A Life in Paint
There's no doubt that original art is a luxury item that only a small percentage of the population collects. I mean, it's not something one "needs" in the way they need food or shelter. However, for some, it is a need, or rather it fills a need, a very real one. That idea got me thinking and wondering, who are these people and why do they feel this need?
Well, as for the who, the most reliable source of information I could dig up was the National Endowment for the Arts 2008 Public Participation in the Arts Survey. Granted, it's 10 years old, and it's only dealing with the U.S., but it does give you a good basic picture. Apparently, 20 percent of respondents reported owning at least one piece of original art, and of them, most were between 45 and 64 years old. Now, that 20 percent included any and all forms of original art, sculpture, paintings, photography, etc., and it didn't specify how these people came into possession of their art (collection, inherited, etc.) . Compare that to author and artist W. Joe Innis's assertion in the 1970's that less than 1 percent of the population collects original paintings specifically. So, I suppose it's safe to say that the percentage of people who collect original paintings specifically, is somewhere between 1 and 20 percent. A pretty small and exclusive club.
Now that we know the who, what about the why? That's a little more complicated because as humans, so many things drive us to do the things we do. That being said, these are some of the most common reasons art collectors collect:
1. Investment: Many people invest in art as a commodity that will rise in value, especially if they collect the works of already established artists or stumble upon an artist that is on the rise. It can be a pretty decent strategy if they "back a winner", so to speak, just look at some of the prices auction houses like Sotheby's garner for more famous works.
2. Social Status: Some folks like to have something to talk about, a conversation piece. Normally, the people in this category will collect from the more established artists, but they may also collect the works of emerging artists if they're known for "discovering" unknown, talented artists. For them, its a symbol of having arrived, being successful, cultured and "in the know", and who doesn't want to feel like that?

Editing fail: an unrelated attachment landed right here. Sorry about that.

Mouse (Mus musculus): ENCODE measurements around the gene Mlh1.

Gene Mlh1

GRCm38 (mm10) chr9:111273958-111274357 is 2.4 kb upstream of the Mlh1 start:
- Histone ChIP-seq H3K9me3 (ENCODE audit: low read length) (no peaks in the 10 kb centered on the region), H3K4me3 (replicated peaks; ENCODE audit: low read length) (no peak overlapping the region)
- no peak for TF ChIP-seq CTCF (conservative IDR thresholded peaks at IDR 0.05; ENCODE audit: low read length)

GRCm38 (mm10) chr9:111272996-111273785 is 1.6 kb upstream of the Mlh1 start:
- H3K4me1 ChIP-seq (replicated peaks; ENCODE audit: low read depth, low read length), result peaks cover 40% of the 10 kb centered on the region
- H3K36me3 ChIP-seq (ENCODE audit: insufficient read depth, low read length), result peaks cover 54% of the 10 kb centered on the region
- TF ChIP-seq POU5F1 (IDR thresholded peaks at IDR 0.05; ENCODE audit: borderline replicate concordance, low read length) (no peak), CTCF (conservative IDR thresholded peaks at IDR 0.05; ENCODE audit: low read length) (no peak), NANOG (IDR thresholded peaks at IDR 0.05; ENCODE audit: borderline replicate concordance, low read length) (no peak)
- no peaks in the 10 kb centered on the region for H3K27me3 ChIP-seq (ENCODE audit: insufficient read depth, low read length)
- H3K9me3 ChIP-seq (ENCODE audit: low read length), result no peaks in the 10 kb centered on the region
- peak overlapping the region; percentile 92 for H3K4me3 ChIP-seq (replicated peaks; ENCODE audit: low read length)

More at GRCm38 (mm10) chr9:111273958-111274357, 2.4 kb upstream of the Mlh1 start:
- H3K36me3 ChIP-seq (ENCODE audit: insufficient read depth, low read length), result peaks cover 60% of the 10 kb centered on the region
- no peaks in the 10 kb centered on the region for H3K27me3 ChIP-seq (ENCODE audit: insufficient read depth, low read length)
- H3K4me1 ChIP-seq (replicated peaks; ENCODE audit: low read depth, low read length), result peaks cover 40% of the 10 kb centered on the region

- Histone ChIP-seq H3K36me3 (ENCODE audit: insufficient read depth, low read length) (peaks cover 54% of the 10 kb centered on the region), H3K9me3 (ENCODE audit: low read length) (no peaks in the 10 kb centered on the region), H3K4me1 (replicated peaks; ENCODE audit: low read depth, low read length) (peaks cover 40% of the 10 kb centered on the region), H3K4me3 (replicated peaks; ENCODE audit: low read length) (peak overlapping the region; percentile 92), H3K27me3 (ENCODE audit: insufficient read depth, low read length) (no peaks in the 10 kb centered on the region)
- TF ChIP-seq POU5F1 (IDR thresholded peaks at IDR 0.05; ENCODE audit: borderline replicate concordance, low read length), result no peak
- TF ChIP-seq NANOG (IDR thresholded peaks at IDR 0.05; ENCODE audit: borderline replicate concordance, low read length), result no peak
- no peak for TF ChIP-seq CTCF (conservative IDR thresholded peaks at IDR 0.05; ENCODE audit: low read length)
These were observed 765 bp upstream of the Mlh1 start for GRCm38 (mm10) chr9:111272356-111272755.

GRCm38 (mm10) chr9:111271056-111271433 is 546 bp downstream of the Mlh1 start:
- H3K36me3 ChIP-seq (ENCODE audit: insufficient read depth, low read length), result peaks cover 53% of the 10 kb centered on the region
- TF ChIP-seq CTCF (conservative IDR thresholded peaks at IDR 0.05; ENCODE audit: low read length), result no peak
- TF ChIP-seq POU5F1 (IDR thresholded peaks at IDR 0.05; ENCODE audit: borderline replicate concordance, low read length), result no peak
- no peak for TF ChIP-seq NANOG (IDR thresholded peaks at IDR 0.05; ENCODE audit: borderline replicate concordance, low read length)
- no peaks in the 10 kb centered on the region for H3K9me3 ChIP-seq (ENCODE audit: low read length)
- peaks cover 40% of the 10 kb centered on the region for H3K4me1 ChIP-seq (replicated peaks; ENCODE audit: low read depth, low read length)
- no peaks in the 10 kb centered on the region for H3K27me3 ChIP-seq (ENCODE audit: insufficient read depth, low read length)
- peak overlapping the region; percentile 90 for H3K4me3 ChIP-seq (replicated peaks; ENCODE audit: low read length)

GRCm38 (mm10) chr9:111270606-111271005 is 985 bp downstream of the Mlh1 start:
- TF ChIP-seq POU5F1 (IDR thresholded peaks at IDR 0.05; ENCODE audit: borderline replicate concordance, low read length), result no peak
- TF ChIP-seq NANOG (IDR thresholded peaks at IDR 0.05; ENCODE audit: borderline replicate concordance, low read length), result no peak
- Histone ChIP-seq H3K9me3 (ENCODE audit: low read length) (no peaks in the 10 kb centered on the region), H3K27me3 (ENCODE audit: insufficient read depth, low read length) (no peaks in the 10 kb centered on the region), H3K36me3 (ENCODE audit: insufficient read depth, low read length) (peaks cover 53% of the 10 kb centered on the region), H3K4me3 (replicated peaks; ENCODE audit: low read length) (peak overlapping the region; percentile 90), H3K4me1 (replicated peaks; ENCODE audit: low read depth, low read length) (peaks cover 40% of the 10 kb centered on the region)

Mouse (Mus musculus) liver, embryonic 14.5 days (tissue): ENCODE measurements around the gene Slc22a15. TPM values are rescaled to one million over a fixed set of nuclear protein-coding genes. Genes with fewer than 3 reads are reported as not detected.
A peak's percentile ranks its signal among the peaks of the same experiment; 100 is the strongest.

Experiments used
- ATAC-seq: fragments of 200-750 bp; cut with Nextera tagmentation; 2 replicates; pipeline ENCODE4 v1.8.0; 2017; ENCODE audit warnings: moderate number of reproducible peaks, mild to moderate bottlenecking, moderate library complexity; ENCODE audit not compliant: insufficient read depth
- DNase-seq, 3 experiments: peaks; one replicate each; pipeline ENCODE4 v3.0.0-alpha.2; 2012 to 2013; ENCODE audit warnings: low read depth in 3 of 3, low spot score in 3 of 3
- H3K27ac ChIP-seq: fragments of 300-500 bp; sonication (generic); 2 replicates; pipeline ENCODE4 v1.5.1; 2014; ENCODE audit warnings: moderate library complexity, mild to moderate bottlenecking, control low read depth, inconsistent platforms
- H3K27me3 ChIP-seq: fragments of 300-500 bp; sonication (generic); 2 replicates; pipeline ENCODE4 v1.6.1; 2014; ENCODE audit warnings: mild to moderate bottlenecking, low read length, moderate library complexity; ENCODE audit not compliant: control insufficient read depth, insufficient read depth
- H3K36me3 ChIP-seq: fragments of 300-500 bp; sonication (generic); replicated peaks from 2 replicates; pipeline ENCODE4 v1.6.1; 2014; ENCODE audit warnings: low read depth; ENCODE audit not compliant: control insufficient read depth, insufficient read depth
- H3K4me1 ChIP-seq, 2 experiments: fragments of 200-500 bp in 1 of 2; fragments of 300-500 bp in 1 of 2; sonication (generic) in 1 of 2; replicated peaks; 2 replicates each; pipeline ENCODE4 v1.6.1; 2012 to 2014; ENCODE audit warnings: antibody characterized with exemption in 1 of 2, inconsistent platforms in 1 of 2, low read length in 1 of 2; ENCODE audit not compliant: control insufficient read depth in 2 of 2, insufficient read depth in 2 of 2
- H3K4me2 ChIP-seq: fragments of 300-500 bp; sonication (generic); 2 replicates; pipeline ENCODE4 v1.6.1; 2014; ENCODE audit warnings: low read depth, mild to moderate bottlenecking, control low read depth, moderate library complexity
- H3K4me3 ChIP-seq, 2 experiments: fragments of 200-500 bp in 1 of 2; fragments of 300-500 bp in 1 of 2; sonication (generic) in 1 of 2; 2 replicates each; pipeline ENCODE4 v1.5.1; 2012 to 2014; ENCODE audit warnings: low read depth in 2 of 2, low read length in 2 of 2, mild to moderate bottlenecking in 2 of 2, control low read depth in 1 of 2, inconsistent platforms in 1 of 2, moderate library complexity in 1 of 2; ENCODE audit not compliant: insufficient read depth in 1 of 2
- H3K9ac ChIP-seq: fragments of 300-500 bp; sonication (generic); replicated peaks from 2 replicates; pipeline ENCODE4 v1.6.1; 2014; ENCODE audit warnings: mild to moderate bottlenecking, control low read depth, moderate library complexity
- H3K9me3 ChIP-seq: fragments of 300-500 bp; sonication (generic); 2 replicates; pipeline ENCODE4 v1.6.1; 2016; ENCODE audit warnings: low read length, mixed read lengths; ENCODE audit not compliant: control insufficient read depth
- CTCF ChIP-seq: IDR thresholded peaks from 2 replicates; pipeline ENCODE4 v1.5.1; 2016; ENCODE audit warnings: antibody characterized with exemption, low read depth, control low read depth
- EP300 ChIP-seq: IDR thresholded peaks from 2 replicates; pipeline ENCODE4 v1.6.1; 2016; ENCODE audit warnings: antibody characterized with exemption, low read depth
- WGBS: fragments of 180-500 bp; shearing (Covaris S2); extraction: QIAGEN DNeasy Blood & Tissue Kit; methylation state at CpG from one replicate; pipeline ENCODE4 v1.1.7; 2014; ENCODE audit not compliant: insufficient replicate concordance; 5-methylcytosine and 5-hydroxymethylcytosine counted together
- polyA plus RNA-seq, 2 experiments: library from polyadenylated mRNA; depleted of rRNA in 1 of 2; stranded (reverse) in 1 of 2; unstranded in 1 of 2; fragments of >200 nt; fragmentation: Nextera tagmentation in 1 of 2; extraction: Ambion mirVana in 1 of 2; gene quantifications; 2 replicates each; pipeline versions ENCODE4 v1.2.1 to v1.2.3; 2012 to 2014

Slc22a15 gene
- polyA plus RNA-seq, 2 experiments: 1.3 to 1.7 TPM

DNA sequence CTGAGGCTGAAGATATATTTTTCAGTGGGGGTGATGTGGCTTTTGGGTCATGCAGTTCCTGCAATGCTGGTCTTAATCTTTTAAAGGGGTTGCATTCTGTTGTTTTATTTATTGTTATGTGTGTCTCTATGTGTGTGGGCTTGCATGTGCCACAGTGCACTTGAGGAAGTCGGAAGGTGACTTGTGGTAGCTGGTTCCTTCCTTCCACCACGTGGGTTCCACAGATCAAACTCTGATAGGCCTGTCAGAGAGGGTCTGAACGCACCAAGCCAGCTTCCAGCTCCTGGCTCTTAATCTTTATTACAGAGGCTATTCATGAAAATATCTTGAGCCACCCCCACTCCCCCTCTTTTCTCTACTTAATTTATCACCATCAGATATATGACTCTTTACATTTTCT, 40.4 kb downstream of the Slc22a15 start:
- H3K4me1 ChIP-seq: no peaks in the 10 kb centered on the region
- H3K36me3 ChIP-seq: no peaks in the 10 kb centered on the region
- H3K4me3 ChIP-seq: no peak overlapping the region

3. Decorative Purposes: This one's pretty straight forward. These are the people who want something that will look good in a certain room, they want something that matches their décor.
4. They Know and Like the Artist: These are most often return collectors. They've collected a piece or two and have developed a relationship with the artist and they know and like him/her on a personal level.
5. It Speaks: This, in my experience, is probably the biggest driver that moves a person from casual art lover to the elite few, those who collect art. The piece, for whatever reason, just speaks to them. They may know why, they may not, but they just have to have it. It may remind them of something in their life, a childhood memory, a much loved and cherished person, a past experience. Or it may just stir something in them, it makes them think, or it stirs an emotional response in them that they can't shake. They can't look away, and when they do, the work calls them back, it becomes an object of lust, or desire, the want has crossed over into need, they MUST have it. Whatever journey the piece takes them on, they have to go.
That's the long and short of it. I'm sure there are many more reasons. As I said before, humans cannot be reduced to simply statistics, but the data is fascinating nonetheless. With all that said, I think I'll wrap this up and make some breakfast.